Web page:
Concerns over corporate cash channelled to universities

The news that banking giant Credit Suisse is to invest millions in the University of St Gallen has once again raised the thorny issue of private funding and academic independence, writes Isobel Leybold-Johnson for SwissInfo.ch.

Credit Suisse and the University of St Gallen (HSG), well known for its business and law studies, announced in March this year that they were entering into a strategic partnership, in which the bank would contribute CHF20 million (US$22 million) over the next 10 years. This includes CHF10 million towards establishing the HSG Center for Financial Services Innovation, which focuses on “interfaces between finance, management and law” as well as several professorships.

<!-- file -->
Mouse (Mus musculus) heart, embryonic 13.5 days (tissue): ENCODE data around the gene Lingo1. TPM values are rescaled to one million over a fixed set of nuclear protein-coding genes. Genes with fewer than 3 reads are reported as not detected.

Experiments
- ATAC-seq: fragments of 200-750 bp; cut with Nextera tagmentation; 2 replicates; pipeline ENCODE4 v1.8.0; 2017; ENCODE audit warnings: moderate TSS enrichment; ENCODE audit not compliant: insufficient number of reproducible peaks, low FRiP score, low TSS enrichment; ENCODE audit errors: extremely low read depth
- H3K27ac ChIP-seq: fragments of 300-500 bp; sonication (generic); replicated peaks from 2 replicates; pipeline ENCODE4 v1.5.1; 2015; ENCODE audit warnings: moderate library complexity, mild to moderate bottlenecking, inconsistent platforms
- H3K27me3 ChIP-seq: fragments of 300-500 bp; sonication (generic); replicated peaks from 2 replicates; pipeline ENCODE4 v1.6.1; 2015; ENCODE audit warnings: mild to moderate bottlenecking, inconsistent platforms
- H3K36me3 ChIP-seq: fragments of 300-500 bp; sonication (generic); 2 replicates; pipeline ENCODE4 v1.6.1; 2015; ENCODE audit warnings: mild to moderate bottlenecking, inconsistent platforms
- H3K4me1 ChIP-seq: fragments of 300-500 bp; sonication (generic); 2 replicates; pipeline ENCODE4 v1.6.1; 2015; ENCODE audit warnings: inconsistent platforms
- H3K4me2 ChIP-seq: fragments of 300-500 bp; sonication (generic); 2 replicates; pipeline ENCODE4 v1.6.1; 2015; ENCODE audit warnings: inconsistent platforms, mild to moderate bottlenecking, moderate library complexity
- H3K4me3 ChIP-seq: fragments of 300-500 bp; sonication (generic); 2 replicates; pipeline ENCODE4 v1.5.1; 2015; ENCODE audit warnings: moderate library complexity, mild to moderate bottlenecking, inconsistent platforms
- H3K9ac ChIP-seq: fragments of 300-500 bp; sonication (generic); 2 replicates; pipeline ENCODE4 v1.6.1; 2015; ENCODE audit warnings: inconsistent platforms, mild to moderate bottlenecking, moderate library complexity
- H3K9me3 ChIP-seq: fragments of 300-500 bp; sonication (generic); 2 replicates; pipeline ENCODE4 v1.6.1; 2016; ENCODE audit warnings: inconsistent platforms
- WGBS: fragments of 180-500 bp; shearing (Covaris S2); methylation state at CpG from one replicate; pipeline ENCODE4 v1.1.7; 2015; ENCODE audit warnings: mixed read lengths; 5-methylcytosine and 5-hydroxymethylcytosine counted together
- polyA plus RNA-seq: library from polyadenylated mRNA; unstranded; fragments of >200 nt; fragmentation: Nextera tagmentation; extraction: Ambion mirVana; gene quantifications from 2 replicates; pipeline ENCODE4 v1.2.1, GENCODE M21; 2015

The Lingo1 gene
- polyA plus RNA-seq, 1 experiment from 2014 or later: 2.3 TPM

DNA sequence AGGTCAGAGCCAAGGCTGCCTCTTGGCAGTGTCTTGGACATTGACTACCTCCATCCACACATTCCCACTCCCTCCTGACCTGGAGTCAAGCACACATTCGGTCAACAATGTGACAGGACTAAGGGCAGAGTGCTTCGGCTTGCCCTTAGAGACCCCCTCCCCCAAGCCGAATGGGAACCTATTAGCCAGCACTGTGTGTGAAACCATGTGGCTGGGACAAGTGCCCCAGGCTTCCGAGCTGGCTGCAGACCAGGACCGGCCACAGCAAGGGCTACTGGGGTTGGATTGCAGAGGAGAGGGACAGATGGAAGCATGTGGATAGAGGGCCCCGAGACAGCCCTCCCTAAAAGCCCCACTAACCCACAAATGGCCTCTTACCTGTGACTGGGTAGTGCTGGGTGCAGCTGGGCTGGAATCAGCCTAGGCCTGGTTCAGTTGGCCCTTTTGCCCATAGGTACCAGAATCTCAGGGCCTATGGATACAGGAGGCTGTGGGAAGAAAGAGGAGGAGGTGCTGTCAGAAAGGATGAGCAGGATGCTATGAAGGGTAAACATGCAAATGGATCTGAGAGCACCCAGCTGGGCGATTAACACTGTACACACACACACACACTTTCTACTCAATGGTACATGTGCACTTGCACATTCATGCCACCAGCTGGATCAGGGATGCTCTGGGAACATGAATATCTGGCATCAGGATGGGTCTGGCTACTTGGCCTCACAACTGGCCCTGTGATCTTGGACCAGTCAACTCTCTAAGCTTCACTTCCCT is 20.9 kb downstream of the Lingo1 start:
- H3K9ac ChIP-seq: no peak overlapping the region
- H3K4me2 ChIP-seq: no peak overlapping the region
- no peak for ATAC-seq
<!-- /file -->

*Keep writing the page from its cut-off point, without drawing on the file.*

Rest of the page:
HSG has made its contract with Credit Suisse public, and many other Swiss universities have done the same in the name of transparency. This follows the lessons learned after the University of Zurich (UZH) was obliged to publish its once secret sponsoring contract with UBS in 2013. But risks remain, says Markus Müller, a public law professor at the University of Bern and one of the original founders of the Zürcher Appell – an online petition calling for the protection of academic independence established in the wake of the UBS/UZH deal.
Full report on the Swissinfo.ch site